HANOI, Vietnam — Li & Fung Ltd., the world’s biggest provider of clothes and toys to retailers, said production at most of its suppliers’ factories in Vietnam may be delayed for a week because of anti-China protests.
The Southeast Asian country accounts for about 7 percent of Li & Fung’s supply base, company executives said today after a shareholders meeting in Hong Kong. Vietnam is the company’s second-largest source country after China, according to data on its website.
China’s placement of an oil rig in contested waters near the Paracel Islands set off rallies in Vietnamese cities last weekend and protests in factory parks where foreign companies operate. The protests have turned violent, with an attack on workers at the site of a Taiwanese steel mill leaving one dead and 128 people injured.
“We understand that the violence is quite random,” Li & Fung Chairman William Fung told reporters. “The government is now going about, hopefully, restoring law and order. Most of our suppliers closed their plants yesterday and the day before, just to make sure none of their workers are hurt.”
Shares of the Hong Kong-based company was little changed at HK$11.00 at 2:59 p.m. local time.
The Vietnamese government has moved to restore order in the southern province of Binh Duong by increasing forces in the area, and the situation has stabilized, it said. Taiwanese companies with factories in Vietnam have halted operations.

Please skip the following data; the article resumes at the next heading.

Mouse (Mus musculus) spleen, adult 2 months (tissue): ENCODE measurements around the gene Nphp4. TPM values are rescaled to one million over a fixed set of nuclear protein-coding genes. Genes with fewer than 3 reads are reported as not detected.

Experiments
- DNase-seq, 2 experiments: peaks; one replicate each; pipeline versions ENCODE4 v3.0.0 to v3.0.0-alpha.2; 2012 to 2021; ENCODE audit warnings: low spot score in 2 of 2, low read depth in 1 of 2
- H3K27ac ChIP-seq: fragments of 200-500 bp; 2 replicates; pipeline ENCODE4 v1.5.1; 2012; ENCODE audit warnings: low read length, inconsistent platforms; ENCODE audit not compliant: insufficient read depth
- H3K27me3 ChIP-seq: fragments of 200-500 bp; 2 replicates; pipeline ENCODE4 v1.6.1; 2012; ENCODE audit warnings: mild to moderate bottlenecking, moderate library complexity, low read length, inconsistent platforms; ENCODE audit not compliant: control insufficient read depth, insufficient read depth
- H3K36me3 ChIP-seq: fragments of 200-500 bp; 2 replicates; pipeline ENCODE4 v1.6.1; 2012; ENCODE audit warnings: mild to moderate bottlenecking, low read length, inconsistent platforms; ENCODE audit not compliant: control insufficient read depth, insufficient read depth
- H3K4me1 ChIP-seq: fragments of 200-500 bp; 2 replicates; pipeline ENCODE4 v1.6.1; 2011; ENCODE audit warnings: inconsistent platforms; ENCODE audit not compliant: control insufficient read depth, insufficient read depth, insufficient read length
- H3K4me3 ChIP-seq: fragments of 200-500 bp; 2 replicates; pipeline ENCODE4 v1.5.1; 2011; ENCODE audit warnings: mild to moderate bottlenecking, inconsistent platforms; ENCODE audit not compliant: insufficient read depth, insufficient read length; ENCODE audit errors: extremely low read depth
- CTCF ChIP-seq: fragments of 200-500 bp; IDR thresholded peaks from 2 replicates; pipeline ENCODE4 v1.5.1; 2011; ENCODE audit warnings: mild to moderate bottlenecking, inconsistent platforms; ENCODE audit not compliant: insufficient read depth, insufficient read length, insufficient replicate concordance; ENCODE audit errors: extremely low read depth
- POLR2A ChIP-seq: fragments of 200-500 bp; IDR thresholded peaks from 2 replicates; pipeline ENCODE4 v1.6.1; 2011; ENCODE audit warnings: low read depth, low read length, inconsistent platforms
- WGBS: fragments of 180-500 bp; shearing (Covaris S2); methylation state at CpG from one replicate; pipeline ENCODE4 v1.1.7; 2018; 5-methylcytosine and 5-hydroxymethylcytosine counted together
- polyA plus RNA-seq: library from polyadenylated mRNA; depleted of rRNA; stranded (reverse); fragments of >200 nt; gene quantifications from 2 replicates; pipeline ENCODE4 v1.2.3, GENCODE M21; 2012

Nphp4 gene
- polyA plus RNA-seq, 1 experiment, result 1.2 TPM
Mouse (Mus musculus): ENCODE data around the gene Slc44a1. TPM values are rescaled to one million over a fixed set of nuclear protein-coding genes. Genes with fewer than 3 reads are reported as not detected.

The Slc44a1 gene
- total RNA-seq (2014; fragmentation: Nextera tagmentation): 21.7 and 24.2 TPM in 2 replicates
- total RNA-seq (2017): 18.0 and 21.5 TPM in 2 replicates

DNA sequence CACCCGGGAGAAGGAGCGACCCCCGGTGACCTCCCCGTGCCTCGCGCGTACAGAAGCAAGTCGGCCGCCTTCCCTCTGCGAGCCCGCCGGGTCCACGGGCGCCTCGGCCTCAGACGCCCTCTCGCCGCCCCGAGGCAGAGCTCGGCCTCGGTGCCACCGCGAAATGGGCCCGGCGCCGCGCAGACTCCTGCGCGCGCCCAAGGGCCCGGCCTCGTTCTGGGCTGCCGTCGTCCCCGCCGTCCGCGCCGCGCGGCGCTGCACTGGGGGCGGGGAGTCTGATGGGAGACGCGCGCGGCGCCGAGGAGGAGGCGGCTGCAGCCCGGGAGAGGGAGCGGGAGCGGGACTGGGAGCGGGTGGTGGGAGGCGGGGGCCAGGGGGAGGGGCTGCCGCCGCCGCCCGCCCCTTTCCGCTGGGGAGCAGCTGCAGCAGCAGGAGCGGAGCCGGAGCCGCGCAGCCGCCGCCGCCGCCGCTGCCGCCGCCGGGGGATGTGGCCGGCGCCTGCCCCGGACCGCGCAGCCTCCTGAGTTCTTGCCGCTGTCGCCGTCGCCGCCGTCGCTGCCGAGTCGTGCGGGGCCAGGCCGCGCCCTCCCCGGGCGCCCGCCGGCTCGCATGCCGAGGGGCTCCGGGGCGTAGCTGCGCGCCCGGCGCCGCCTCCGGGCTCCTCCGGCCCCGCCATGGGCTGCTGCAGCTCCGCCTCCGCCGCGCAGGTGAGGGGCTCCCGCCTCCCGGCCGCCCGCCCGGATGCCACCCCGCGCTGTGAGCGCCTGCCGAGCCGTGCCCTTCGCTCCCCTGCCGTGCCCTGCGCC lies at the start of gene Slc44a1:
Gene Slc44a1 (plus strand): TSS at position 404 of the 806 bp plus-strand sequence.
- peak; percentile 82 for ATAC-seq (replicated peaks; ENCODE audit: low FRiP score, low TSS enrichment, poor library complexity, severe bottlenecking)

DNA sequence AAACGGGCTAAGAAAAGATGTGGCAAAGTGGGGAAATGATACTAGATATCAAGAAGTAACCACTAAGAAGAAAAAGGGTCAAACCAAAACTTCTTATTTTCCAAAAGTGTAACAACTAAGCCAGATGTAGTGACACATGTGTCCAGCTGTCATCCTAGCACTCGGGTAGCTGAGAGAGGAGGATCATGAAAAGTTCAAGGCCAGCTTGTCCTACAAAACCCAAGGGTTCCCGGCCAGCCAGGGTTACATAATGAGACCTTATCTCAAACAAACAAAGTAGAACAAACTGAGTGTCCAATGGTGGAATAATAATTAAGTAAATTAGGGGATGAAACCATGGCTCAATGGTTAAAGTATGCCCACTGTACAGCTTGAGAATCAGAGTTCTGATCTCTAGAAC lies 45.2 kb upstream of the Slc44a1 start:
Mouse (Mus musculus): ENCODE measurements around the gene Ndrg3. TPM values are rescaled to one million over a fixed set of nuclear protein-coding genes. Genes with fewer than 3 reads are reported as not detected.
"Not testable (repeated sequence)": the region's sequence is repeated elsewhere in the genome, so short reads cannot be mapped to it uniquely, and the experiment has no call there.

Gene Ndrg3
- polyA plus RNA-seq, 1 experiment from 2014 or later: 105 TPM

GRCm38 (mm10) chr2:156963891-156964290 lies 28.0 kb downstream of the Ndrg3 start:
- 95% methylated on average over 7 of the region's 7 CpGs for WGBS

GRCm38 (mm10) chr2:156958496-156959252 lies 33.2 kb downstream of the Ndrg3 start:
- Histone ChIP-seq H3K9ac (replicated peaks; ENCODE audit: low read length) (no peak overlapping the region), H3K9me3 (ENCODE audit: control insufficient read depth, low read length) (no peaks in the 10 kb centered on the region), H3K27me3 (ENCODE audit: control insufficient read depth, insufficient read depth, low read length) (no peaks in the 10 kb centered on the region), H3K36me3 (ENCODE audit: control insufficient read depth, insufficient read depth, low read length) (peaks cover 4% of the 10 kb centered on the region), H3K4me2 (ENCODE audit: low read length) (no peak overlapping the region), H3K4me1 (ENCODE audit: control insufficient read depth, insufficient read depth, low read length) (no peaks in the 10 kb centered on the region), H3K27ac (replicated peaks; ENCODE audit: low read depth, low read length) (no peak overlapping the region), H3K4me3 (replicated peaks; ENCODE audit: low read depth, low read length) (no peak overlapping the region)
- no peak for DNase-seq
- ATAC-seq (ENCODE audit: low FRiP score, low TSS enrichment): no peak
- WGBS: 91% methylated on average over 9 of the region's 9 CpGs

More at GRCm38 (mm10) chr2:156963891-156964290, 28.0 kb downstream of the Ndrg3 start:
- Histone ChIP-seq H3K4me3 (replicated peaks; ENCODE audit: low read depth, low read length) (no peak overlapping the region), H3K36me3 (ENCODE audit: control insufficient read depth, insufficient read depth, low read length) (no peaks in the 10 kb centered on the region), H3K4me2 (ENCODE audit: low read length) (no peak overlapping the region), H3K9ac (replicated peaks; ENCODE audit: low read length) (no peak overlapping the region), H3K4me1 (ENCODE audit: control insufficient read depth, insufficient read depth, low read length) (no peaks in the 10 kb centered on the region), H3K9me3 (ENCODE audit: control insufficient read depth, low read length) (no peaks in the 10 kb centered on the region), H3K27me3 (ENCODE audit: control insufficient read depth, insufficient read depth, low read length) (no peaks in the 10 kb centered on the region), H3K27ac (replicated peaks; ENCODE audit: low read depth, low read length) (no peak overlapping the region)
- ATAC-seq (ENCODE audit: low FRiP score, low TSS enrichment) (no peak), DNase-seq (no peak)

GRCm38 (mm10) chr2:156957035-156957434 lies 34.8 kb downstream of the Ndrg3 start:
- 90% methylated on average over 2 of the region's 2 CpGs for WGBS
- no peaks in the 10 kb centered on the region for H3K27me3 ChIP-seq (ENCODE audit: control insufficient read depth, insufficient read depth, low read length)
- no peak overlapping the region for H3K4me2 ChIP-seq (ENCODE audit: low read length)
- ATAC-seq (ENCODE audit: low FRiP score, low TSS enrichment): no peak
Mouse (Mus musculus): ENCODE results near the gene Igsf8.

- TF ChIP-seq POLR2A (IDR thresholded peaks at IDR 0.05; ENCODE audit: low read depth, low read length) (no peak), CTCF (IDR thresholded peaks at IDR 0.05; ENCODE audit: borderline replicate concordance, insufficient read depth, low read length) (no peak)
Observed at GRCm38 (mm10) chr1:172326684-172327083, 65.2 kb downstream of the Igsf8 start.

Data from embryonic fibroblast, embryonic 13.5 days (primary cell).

Li & Fung Chief Executive Officer Bruce Rockowitz said today that it was “too premature” to think about contingency plans, which would involve diverting production to countries such as China and Bangladesh.
“We are expecting a week-long type of delay, not months,” Rockowitz said. Should the delays extend into the end of June and July, then that will critically affect deliveries, he said. Most of the affected clients were American, he said.
Separately, the company said today it submitted a listing application to the Hong Kong stock exchange for its unit Global Brands Group. Fung said the company is seeking a listing within 90 days.
Li & Fung in March said that it would spin off a brands- and-licensing business whose products include Coach Inc. shoes. Fung on March 21 described the spinoff as a “cash generator” that would allow the company to focus on its more stable core trading business.
By Clement Tan; Editors: Anand Krishnamoorthy, Brendan Scott, Tan Hwee Ann